The Diocese of Manchester indirectly resolved this quandary for me. One day during all this, I sought absolution of my sins through the Sacrament of Penance, popularly known as Confession. I did this several times a year. This time, I was refused it, apparently because, after receiving the Sacrament, I would continue living with my wife, having not yet obtained an ecclesiastical annulment, such conduct being considered sinful.

I took an unusually deep breath. I’d long silently disagreed with the Catholic hierarchy in America, which heavily emphasizes the grimmer aspects of what it defines as sexual sins while de-emphasizing the Papal teachings on social justice. The latter teachings in particular were largely why I’d remained in the Church throughout my adult life.

To my mind, the publicity given sexual scandals in the Church over the last two decades and, more recently, in most male-dominated institutions reflects the understandable rage of justice long denied and at last unchained.

Some relatives whom I’ve known and loved throughout my life are or were gay. We all knew that and, as far as I recall, didn’t care. Their friends were part of the family.

Nearly four decades ago, after I’d begun my career, I came to deeply love a friend. I thought we knew each other well enough to believe we might be able to marry and make a happy life together. One may smile at my naiveté—I do—but I’d even brought her home to meet my parents, who liked her.

Perhaps then she realized that my feelings for her sought a greater, more enduring intimacy than friendship. Perhaps my emotions had blinded me to an important part of her nature. With great courage, she gently told me that while she'd been intimate with both men and women, she had come to prefer the company of women. After a moment’s quiet disappointment, I knew that what I loved in her were the qualities that make her a fine human being, such as warmth, compassion, character, good humor, and intelligence. Mere desire was unimportant beside natural sympathy, shared laughter, and common interests.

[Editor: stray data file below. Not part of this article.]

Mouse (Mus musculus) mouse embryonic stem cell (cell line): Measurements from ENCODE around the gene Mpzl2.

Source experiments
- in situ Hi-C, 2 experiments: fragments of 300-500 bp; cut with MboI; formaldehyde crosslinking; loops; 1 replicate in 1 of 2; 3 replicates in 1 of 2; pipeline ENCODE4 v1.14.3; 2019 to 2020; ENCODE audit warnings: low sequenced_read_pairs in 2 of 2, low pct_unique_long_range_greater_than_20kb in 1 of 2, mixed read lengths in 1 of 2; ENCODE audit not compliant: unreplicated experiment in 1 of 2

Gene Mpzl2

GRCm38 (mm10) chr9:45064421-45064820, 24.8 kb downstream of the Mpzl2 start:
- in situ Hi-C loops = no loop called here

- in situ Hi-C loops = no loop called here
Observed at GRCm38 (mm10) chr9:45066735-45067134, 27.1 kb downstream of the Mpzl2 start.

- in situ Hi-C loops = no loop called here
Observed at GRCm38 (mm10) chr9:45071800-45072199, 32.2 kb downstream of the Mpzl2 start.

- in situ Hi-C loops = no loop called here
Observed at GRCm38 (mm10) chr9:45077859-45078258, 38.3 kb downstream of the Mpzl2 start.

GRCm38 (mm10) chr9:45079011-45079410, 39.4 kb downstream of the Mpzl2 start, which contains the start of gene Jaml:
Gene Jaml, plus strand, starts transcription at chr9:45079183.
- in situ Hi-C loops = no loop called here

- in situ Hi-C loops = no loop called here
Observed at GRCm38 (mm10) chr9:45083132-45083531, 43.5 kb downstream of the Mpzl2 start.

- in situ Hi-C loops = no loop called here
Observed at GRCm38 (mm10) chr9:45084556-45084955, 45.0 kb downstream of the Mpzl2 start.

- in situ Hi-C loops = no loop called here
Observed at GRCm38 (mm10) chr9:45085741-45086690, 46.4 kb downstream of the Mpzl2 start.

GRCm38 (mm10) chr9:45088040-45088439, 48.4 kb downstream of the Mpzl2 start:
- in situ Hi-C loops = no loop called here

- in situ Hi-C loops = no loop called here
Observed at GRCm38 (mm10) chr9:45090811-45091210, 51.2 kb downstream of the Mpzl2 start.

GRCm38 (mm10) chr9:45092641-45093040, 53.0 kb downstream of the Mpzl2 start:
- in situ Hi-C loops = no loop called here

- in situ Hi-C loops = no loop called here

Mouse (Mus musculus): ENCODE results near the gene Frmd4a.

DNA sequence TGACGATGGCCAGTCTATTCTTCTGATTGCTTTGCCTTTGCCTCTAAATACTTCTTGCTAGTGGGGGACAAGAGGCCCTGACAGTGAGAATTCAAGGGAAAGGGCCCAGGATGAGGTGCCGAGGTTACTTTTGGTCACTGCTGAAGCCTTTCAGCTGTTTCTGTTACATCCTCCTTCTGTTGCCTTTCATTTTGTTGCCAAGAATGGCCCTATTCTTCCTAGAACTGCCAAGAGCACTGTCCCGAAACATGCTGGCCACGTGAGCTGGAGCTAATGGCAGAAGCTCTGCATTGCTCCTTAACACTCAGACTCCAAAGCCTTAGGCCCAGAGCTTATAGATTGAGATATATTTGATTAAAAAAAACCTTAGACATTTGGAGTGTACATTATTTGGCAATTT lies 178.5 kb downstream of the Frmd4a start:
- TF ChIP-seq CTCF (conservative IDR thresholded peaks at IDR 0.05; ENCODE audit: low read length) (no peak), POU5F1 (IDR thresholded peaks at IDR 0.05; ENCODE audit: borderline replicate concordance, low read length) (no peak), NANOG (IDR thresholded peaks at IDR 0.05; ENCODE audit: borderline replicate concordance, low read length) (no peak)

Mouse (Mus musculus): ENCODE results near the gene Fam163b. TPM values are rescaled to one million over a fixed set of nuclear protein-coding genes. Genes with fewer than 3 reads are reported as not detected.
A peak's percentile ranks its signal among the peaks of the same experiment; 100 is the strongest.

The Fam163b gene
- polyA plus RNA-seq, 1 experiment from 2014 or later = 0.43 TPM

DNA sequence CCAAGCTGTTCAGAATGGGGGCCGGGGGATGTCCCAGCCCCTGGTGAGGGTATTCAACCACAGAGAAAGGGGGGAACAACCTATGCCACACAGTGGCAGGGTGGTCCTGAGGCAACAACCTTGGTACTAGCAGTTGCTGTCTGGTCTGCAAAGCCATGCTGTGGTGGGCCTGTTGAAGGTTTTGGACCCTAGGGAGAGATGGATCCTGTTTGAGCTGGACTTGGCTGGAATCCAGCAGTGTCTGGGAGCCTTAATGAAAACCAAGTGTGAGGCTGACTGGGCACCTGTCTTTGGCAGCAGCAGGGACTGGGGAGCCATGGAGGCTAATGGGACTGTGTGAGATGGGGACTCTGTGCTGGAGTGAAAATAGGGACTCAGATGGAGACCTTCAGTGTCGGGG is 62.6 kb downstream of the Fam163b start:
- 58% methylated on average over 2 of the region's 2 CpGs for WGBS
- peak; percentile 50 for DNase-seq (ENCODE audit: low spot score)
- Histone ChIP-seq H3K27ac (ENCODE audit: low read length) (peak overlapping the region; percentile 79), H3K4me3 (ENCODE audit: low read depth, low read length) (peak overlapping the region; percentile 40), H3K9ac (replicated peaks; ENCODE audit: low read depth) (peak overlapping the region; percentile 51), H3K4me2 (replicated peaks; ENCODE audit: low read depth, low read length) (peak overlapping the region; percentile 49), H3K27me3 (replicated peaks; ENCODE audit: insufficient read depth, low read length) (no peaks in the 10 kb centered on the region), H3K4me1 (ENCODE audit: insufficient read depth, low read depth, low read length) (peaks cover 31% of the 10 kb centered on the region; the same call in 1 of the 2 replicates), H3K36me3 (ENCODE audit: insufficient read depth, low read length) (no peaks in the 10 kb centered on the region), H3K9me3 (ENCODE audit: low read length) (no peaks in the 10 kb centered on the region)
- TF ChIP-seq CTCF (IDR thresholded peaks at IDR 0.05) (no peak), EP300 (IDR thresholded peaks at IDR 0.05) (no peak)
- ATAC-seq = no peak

We were not meant to be a couple. We remained close friends.

So I rejected the American hierarchy’s teaching that the God-given natures of those relatives and my beloved friend were “objectively disordered.”

I also disagreed with the Church’s relentless patriarchy. I knew enough Church history to know the early Church had included women in its leadership and its priests. The Bible, though great literature, is not so much the inspired Word of God as an anthology of carefully selected religious texts written and edited by human beings, often centuries after the purported incidents described in them, and approved by ecclesiastical conferences dominated by men, and apparently insecure men. In their assumed sanctity, they’d made the rules and fixed the game against women for centuries to come.

For most of my life, I’d looked away from the treatment of others by the Church hierarchy. I felt shame that I had to experience what I passionately believed to be unjust before acting on my beliefs.

So I exhaled and politely thanked the confessor for his time. He was only doing his duty as he conscientiously understood it. Then I walked out the door, leaving the confessional, the church, and a lifetime’s Catholicism.

In 19th-century England, after the repeal of nearly all laws barring Roman Catholics from public life and the ownership of many forms of property, some Anglican laymen and ecclesiastics began converting to Catholicism. As the symbolic head of the worldwide Anglican Communion is the Archbishop of Canterbury, journalists wrote that such persons had gone from Canterbury to Rome. After 65 years as a Roman Catholic, I chose this pilgrimage, only in reverse.

So I began seeking admission to the Episcopalian community, carefully reading books provided by the local parish. I noted with delight that its rector and vicar are both women. The pandemic has prevented physical attendance at services. I observe them and listen to the sermons online. To borrow a line from the Letter to the Corinthians, I hope someday I need not participate remotely through a glass, darkly, but then face to face.